Australia’s top Yoshinkan aikido instructor, Shihan Joe Thambu, 8th Dan, and Gracie jiu-jitsu Professor David Krstic, 3rd Degree Black-belt, compare each art’s approach to a combat principle that is widely used, but not usually associated with either art: striking pre-emptively before the aggressor can attack.
Acting first has the significant biological advantage of being faster than reacting to a strike; however, certain elements are required to make it work effectively. What strategies does your system advocate for setting up the distance to launch the action effectively?
BJJ: A street fight is different to a contest. You’re usually in conversation range. You don’t have to do a whole lot of preparation because you’re already there — the biggest issue you have is beating them to the punch. There’s a distinct possibility they can hit you first, so it’s a situation that demands conviction more than preparation. My advice is, if you have to hit someone, you hit them seriously hard.
If you’re in that situation and your adrenaline is buzzing, there’s your warning sign. If they breach the space that forces your decision to strike, you have to have reconciled it within yourself beforehand. You can’t second-guess yourself. No one leaves home wanting to get into a fight, but if someone steps up and you’ve got a really bad feeling about it, you have to be okay with unloading on them. The preparation happens before the fight.
AIKIDO: I think a major failing in martial arts is that distance is often lost in real situations. If you let an aggressor in too close, your reaction time is nil. The closer he is, the lesser your reaction time. I think, maintaining your distance, whether you step back or shove someone back, sets you up for what you can do next. Distancing is very, very important and many people are not very aware of that. I see it all the time in my teaching. If you are conscience of that, it is the first step in winning a battle — or stopping it before it starts.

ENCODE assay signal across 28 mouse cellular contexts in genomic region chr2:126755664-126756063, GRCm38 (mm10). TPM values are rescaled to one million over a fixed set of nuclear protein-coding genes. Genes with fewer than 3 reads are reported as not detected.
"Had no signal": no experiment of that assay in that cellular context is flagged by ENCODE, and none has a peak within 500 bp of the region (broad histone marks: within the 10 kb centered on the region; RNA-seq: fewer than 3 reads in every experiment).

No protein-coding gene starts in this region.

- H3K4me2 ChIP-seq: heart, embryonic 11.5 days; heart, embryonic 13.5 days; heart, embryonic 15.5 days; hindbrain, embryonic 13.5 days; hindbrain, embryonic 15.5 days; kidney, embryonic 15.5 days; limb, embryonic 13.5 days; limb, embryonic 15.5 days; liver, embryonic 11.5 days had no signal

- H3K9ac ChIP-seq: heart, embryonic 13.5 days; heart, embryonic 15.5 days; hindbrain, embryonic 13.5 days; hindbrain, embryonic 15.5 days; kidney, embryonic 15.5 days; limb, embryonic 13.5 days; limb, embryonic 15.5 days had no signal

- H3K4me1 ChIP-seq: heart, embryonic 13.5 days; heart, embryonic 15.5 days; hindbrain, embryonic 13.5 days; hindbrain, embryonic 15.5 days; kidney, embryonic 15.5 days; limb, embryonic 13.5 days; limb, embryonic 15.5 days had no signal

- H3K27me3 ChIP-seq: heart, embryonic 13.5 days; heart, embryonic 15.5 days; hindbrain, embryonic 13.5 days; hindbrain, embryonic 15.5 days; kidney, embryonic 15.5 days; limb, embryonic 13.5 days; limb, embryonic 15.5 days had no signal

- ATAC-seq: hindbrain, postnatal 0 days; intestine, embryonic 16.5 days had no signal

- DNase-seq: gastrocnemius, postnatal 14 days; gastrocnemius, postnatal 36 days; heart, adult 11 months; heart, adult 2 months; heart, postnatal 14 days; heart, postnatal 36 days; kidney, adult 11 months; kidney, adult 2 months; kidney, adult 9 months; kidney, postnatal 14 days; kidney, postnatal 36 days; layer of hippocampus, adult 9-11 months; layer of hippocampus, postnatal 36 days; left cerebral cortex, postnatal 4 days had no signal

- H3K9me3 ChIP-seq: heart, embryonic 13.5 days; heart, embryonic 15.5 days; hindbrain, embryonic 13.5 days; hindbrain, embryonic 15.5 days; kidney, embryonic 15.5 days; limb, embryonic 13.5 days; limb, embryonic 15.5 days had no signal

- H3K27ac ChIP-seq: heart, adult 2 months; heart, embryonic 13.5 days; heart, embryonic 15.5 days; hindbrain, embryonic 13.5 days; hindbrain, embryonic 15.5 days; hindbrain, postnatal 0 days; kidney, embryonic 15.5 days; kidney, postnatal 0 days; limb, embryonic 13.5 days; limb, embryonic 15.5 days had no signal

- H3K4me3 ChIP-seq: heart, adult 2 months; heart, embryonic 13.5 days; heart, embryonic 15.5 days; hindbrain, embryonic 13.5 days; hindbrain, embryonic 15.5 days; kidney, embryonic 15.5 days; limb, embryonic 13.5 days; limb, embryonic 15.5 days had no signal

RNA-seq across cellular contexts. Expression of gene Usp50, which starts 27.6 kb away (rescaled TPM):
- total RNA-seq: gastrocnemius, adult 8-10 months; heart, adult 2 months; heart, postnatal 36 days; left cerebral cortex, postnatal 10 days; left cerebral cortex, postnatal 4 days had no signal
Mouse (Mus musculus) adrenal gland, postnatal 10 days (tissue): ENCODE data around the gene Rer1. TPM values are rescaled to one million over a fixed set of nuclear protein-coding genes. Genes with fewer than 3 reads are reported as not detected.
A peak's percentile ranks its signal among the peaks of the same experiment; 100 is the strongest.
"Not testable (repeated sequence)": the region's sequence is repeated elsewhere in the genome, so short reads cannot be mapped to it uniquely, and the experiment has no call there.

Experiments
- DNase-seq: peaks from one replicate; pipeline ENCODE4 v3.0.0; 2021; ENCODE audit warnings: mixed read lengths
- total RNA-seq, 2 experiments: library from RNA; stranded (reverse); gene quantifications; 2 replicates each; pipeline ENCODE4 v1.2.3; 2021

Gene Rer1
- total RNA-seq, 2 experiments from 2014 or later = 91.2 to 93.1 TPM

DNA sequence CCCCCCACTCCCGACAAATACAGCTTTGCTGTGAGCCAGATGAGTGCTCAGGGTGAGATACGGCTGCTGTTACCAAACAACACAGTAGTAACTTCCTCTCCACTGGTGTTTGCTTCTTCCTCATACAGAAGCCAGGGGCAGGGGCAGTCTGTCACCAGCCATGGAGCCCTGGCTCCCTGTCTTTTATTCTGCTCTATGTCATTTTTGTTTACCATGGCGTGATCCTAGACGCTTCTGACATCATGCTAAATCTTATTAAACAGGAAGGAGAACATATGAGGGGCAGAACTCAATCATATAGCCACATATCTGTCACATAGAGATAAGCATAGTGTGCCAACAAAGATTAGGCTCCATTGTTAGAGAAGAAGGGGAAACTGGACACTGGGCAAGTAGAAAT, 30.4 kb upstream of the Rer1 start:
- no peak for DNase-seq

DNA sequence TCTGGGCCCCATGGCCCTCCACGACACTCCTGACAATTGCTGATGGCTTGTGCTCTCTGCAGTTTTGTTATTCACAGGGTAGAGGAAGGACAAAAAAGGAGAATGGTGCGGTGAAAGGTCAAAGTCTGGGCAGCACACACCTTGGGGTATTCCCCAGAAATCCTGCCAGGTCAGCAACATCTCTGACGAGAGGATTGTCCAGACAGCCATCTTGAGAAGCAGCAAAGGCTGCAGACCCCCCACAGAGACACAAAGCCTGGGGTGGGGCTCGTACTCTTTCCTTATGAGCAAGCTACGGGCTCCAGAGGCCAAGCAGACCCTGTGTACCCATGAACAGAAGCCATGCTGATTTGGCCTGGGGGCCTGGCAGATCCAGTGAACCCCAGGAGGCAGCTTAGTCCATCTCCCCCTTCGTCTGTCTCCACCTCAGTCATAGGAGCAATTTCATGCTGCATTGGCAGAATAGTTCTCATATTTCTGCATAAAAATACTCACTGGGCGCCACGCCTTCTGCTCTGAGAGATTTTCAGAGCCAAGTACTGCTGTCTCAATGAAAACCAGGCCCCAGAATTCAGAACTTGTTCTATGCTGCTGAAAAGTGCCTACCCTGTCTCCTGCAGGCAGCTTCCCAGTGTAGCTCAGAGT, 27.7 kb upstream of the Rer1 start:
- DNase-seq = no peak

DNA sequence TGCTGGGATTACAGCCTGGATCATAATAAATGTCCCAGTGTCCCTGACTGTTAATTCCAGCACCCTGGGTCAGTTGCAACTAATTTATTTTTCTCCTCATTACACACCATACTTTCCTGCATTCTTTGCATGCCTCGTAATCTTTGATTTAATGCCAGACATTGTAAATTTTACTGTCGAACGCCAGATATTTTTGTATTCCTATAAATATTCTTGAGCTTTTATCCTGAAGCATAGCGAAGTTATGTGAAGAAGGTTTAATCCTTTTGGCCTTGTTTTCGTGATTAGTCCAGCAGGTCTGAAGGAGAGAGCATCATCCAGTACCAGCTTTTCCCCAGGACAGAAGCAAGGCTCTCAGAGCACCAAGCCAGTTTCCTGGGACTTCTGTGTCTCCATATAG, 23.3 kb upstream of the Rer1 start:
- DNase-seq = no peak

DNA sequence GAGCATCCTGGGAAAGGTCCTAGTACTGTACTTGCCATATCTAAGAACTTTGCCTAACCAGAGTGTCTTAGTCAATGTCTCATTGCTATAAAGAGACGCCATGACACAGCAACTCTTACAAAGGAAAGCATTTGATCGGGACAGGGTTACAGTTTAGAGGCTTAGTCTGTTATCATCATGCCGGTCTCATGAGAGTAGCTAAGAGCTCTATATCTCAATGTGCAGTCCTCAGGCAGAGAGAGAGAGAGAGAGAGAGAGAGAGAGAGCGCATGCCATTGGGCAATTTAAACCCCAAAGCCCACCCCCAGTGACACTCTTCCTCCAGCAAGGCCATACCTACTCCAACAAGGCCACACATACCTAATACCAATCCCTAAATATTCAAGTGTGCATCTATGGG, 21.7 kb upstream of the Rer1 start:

What I learned from security just hammered home the lessons I learned in aikido. If you have to do something, then do it. It goes back to ‘one cut, one life’. Robert Mustard Sensei is famous for saying, “The power of aikido comes from your mind, body and spirit working together.” Pre-emptive striking requires this: if you are going to engage with someone, your mind has to be in it, your spirit has to be with you. If you have to second-guess yourself, it isn’t going to happen.
On the flip side, a sneaky one-punch attack is a popular tactic of street thugs — how does this influence your set-up to go pre-emptive, or how you face an opponent generally?
BJJ: It all comes down to distance management. If you want to hurt someone with your hands, you have to be able to touch them, so the primary tactic in GJJ is either be too far away or far too close (i.e. a clinch). So, if you’re getting bad vibes, you open that space up if you can. Or if you can’t, if you’re already in that conversation range and getting alert signals but you’re not 100 per cent sure it’s go-time, how you stand in relation to a potential attacker is everything. Understanding the body’s capabilities from different positions and the very basic common habits is key. The kinghit thrown by the street thug is not rocket science. The difference is in their conviction; when they go, they go 100 per cent and aren’t fazed about harming you.
A simple angle change can make things so much harder for them and so much easier for you. Every contact with a would-be attacker doesn’t have to be an aggressive one. Working as a bouncer, when I used to speak to irate people, because it’s in a loud environment, people tend to let you a little closer — which could be dangerous if you don’t know what you’re doing, but I would angle myself so I could put my hands on their arms in such a way that I’m not provoking violence or causing them to feel uneasy, but I can feel what’s going on. I’m grappling them without grappling them.
When you understand your capabilities as a martial artist, you’re better able to decide when it’s go time. Someone might be a bit mouthy, but if they start to change their position for advantage — for example, if I had my hands on them — I go!
AIKIDO: We must be situationally aware. If you are not aware of how many people are around you and what the full situation is like, you are in trouble. That’s why a lot of security people will not stand with their back to a group of people, even after they’ve stopped working in the trade. If I go out for dinner, I will always run for the chair against the wall.
I have seen someone break a stubby on a bar and glass the guy next to him, with no apparent reason. How do you defend against that? You just have to be aware at all times. Your senses will tell you when you need to leave and when you need to stay, and you need to listen to that.
People are like animals, they send out signals, and nine times out of 10 you can feel if they are putting out a nasty, aggressive vibe.
Andrew Raynor New Hampshire